In Conversation: Jake Chessum

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London born, New York based photographer and filmmaker Jake Chessum’s naturally spontaneous and exuberant approach to photography has led to a long and varied career. His timeless and engaging celebrity portraits have appeared in many prestigious magazines and the range of celebrities he has been commissioned to shoot span the worlds of film, politics, sports and music and includes: Robert De Niro, Johnny Depp, Brad Pitt, Natalie Portman, Jake Gyllenhaal, Michael Douglas, Mickey Rourke, Hillary Clinton, Coldplay, Kofi Annan, Bill Gates…the list goes on and on. Here he talks to long time friend and UNP founder and curator Grant Scott.

Grant: Let’s start at the very beginning. You and I were studying graphic design at Saint Martin’s School of Art in London in the late Eighties, but you spent all your time taking pictures. How did this come about and what was the attitude towards you from the college?
Jake Chessum: After I completed my foundation course at the Central School of Art and Design, I was pretty sure that I wanted to be a photographer, but having researched a few courses came to the conclusion that they were all about technique and theory.

I knew that wasn’t an aspect of photography I was particularly interested in, so I looked for the nearest alternative. I had been buying photography books and avidly collecting magazines since I was about 16 and was very interested in magazine design so I thought that to study graphic design would be a way to combine my two main interests.

So, I applied to Saint Martin’s School of Art. For the first year or so I followed the course, although pretty unsuccessfully. I was terrible and never finished any projects. The situation was made worse by the presence of some really talented designers on my course, such as Stephen Sorrel (now of FUEL) and Graham Wood (now at Tomato). I remember Graham saying to me I should ditch the typography and concentrate on the photographs – good advice, which I took. So from the second year on I started phasing out the design, and in the third year concentrated solely on taking pictures.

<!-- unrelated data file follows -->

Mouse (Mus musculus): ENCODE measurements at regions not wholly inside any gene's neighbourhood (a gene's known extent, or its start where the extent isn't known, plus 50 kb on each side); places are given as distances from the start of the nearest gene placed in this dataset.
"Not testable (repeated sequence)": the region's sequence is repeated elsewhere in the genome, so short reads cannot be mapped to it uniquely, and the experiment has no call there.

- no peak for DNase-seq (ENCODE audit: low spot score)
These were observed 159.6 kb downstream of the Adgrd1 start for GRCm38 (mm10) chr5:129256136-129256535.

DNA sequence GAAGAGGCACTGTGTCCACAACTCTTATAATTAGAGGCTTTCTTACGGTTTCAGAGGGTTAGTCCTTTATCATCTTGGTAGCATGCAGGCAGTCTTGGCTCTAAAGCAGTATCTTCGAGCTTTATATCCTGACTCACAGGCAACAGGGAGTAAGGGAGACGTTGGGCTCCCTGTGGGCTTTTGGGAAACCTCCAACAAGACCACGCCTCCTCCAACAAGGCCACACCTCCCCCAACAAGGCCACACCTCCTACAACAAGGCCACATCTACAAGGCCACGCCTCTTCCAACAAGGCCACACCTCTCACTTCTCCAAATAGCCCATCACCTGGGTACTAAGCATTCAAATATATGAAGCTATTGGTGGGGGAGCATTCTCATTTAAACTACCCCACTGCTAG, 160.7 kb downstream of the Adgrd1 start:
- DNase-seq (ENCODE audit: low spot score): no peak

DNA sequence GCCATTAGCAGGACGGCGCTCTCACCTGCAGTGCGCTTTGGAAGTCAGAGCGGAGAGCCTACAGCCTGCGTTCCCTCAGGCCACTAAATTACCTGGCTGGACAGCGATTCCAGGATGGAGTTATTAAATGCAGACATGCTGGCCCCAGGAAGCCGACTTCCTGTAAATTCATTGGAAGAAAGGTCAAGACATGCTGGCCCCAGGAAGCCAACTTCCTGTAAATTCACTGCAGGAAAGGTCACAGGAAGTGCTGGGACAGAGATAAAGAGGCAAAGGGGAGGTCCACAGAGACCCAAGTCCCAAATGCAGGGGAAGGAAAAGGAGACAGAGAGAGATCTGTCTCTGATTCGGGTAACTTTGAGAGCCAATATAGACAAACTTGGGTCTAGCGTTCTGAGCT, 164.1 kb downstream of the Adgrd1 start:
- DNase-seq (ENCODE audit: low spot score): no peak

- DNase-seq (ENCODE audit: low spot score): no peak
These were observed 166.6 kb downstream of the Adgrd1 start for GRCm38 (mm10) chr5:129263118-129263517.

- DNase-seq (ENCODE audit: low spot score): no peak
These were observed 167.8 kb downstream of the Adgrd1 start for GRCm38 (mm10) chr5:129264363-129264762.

I didn’t actually have a desk and was only ever seen in the darkroom. I was never present at crits or briefings for projects I had no intention of doing. The tutors were not happy, but by the third year had to accept the situation as they would otherwise be unable to explain to the London Institute why I hadn’t been kicked off earlier.

After leaving college you started getting commissions straight away. Who were you working for?
I had shot a few jobs while I was in my third year, and I was commissioned to shoot a portrait for The Face on the day of my degree show. I had to race back from the shoot in Macclesfield to make it to the party. Phil Bicker, then the art director, chose to do a small profile of me as a graduate to watch.

This led to several commissions from newspapers and magazines including Gary Oldman for Arena. It was to be shot as a reportage portrait while he was being interviewed having lunch. The magazine didn’t tell Gary there would be a photographer coming, and when I introduced myself he refused to be photographed. So I explained to him that I had just left art school and that I knew the magazine wanted to put him on the cover and would he please let me shoot him, blah, blah, blah… he agreed. I met him later in a park in Chelsea. No stylist, no grooming, no assistant. I took some shots of him against a piece of white card I pinned up against a wall. They ran it on the cover.